Early on I thought of things like using spreadsheets to look at data. More and more I see programming as a learning tool as well. But coming back to data. I recently watched a TEDx talk by Emmanuel Schanzer titled Four Ingredients for K-12 Data Science. Watch it. It’s cool. In any case, it is clear that Bootstrap Data Science takes things I used to think about to a whole new level.  I saw a presentation on this by students at a conference in the before times and was impressed with what students had learned.

Now Bootstrap is probably best known for their mix of computer science and algebra but they are moving into more areas of the curriculum and I think that is a great thing.

I’ve also mentioned Mark Guzdial’s work in teaspoon languages. (task-specific programming => TSP => Teaspoon) Mark’s work involves “adding a teaspoon of computing into other subjects.” It’s still some early days on this effort but it looks very promising.

Last spring, while I was teaching at a new (to me) school I spend some time with a teacher of astronomy. He was having his students write Python programs to solve astrophysics problems. Faster and more accurate than the slide rule stuff back in my day.

In many ways, I think the CS 4 All movement has been a bit too focused on stand alone computer science classes. Those have a role for sure and some great value. But ultimately, computer science is used in just about every discipline we have today. Teaching it in those various contexts and using CS to help learn those other areas of knowledge is were CS education can have its greatest impact. And greatest relevance. Finding more ways to do that should be a priority. Not just for CS bot for all areas of teaching and learning.

Wednesday, January 12, 2022

Planning Before Coding

After all these years one would think I would know better. But it turns out that when coding for fun I don’t always do the planning that I should. It always comes back to hurt me. If you have been reading this blog lately you know that I have been playing with a Wordle solver. It’s going well. But ..

I started well. I identified several thins my solver should look for:

  • Words that include letters I know are in the word
  • Words that don’t include letters I know are not in the word.
  • Words where a letter (or letters) are in specific positions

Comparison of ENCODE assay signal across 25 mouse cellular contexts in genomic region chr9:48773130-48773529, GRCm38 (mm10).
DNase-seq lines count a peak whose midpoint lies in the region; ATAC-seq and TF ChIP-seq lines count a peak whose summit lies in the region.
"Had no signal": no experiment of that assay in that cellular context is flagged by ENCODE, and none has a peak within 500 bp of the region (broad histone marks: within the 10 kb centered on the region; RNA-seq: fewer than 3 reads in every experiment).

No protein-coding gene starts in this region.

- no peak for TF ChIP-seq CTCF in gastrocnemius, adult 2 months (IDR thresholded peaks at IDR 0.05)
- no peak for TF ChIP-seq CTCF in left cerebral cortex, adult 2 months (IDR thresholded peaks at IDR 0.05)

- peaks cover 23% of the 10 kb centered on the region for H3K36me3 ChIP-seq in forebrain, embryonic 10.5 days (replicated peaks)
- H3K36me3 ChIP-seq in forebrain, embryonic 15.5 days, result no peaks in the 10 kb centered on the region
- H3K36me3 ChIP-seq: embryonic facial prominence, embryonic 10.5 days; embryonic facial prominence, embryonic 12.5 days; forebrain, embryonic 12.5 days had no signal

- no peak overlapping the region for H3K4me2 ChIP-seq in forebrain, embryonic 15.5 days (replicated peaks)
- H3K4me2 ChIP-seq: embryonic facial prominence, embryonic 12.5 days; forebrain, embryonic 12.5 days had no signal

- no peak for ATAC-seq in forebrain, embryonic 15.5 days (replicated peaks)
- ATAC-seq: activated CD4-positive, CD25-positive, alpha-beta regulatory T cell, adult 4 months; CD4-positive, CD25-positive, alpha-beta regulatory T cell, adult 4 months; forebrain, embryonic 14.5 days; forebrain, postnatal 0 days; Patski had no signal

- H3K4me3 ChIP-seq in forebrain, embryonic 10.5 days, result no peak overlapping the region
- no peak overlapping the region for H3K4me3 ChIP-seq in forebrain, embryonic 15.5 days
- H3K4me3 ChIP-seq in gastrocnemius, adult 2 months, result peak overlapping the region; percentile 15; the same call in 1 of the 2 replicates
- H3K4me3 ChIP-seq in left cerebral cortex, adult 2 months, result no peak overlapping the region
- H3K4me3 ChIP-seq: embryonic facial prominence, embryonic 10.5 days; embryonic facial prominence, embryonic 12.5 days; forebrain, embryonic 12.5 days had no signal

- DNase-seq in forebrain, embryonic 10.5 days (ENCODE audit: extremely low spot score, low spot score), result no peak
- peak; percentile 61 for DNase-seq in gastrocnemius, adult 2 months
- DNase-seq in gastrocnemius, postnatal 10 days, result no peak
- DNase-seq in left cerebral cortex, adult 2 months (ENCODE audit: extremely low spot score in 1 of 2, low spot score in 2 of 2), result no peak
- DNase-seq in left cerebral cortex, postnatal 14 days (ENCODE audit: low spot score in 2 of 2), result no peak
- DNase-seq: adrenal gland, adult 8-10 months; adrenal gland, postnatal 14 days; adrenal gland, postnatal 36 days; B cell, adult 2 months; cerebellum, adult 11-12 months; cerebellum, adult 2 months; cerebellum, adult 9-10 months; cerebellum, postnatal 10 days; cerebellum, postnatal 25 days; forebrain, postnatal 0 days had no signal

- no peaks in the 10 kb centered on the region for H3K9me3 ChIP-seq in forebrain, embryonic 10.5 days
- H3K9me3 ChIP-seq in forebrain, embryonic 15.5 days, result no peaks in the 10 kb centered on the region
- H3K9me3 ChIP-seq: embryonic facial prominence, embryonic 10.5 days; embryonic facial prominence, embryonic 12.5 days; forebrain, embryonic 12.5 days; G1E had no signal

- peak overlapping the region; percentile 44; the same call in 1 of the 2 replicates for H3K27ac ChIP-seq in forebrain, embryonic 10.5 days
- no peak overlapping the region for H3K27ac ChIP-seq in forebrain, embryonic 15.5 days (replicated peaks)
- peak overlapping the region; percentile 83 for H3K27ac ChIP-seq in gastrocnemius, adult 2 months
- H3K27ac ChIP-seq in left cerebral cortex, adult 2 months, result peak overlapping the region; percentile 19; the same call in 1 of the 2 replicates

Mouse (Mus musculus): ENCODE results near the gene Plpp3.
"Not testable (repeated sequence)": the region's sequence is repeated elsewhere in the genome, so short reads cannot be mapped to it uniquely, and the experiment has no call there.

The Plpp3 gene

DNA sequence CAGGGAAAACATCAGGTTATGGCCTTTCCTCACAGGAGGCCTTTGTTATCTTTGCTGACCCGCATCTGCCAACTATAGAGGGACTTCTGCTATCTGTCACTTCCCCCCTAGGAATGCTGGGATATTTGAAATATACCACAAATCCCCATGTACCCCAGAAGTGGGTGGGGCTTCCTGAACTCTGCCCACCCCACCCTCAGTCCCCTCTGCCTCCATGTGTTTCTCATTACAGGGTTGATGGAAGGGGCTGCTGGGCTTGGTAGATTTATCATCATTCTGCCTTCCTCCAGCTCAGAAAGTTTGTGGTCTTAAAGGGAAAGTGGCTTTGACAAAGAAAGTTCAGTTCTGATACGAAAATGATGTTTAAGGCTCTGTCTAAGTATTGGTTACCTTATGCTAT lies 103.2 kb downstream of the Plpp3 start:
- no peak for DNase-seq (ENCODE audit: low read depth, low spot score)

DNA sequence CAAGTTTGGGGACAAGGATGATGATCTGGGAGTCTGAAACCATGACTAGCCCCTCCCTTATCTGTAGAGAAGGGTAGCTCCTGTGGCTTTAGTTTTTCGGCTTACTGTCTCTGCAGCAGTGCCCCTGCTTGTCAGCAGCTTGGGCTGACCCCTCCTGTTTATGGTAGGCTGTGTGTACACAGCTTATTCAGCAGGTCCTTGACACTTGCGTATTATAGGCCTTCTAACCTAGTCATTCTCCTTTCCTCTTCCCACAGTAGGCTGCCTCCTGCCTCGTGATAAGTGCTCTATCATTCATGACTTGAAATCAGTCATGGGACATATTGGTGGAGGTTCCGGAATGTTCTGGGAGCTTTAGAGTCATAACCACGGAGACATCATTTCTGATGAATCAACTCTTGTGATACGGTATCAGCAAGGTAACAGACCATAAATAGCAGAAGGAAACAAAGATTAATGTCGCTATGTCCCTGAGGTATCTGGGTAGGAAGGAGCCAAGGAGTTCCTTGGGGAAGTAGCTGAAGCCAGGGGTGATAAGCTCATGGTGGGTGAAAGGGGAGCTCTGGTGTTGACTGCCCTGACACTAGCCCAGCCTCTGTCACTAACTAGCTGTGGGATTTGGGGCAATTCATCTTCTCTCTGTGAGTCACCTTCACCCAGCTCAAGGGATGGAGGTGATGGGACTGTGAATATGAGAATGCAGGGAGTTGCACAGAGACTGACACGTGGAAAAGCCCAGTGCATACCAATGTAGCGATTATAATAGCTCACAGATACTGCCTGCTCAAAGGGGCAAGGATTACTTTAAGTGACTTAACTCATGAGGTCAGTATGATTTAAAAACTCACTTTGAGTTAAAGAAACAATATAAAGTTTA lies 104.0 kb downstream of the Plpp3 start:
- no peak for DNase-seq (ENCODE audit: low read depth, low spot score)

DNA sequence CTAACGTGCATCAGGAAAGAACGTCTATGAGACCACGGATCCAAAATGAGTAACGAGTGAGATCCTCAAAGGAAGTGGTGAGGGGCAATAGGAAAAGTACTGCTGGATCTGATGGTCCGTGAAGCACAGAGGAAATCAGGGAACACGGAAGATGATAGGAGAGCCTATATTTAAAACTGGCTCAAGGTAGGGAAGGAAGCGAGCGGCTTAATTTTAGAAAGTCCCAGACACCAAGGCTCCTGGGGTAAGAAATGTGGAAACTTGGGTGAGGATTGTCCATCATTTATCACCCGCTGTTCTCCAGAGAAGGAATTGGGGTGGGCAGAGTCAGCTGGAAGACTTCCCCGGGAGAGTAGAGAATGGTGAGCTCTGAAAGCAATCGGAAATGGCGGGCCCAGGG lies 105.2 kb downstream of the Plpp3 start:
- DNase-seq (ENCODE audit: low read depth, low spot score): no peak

• Words that include required letters that are not in positions I know they don't  belong

I coded up the first two options first and a partial implementation of the third option. So far so good. The problem came when I wanted to add an implementation of the fourth option and a more complete implementation of the third. The problem is that I had neglected to plan for where in the code I would do those checks. I tried tossing them in to the existing method but it was a mess. I had to change a good bit of the code around filtering words to make it both work and be more understandable.

In hindsight, I think I would have been better off creating stub methods for all the options and filling them in one by one. It’s a technique I recommend to students all the time so I should have thought of it myself. This would have given me a stronger framework from the beginning and made my life easier.

In any case, this exercise was a reminder not to start coding before enough of the planning has been done. I know the mod these days is to write fast and break things with a lot of rewriting. I find that to be less than ideal for me though.

Tuesday, January 11, 2022

How Do You Define a Computer Scientist

The last few days have seem some social media discussion about requirements for a computer scientist. Is Calculus a requirement? Is Assembly/machine language a requirement? Among the “yes” and “no” answers there are requests for a definition of a computer scientist. I doubt we could get agreement on a single definition. The mental image people have of a computer scientist is closely related to what knowledge they think a computer scientist should have.